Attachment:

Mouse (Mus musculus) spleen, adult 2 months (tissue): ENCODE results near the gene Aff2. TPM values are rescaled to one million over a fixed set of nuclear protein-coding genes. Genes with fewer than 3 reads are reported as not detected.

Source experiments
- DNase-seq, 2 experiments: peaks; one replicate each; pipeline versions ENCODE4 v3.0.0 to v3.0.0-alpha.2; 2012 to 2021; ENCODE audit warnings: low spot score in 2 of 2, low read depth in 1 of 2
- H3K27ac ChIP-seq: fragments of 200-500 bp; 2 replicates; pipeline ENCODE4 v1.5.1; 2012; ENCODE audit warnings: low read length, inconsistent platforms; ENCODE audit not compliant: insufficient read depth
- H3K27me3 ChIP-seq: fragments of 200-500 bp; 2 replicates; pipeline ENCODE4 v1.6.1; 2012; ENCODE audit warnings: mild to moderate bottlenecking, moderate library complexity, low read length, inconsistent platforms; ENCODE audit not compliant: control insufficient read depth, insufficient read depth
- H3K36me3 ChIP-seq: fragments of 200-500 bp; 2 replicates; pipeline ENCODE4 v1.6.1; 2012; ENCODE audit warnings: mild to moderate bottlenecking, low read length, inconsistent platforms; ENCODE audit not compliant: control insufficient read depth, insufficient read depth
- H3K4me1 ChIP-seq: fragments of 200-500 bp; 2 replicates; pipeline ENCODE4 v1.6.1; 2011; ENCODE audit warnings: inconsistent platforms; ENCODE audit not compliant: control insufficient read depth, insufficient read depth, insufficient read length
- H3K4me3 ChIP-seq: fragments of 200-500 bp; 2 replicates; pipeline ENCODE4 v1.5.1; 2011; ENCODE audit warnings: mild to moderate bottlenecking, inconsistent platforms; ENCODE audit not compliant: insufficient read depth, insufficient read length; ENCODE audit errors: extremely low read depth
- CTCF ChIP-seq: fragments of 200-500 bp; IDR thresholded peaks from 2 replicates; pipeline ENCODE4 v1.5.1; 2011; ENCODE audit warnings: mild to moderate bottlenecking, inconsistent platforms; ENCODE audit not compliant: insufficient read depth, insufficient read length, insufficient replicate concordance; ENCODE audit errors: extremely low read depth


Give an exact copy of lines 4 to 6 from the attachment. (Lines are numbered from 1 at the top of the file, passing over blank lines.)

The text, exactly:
- H3K27ac ChIP-seq: fragments of 200-500 bp; 2 replicates; pipeline ENCODE4 v1.5.1; 2012; ENCODE audit warnings: low read length, inconsistent platforms; ENCODE audit not compliant: insufficient read depth
- H3K27me3 ChIP-seq: fragments of 200-500 bp; 2 replicates; pipeline ENCODE4 v1.6.1; 2012; ENCODE audit warnings: mild to moderate bottlenecking, moderate library complexity, low read length, inconsistent platforms; ENCODE audit not compliant: control insufficient read depth, insufficient read depth
- H3K36me3 ChIP-seq: fragments of 200-500 bp; 2 replicates; pipeline ENCODE4 v1.6.1; 2012; ENCODE audit warnings: mild to moderate bottlenecking, low read length, inconsistent platforms; ENCODE audit not compliant: control insufficient read depth, insufficient read depth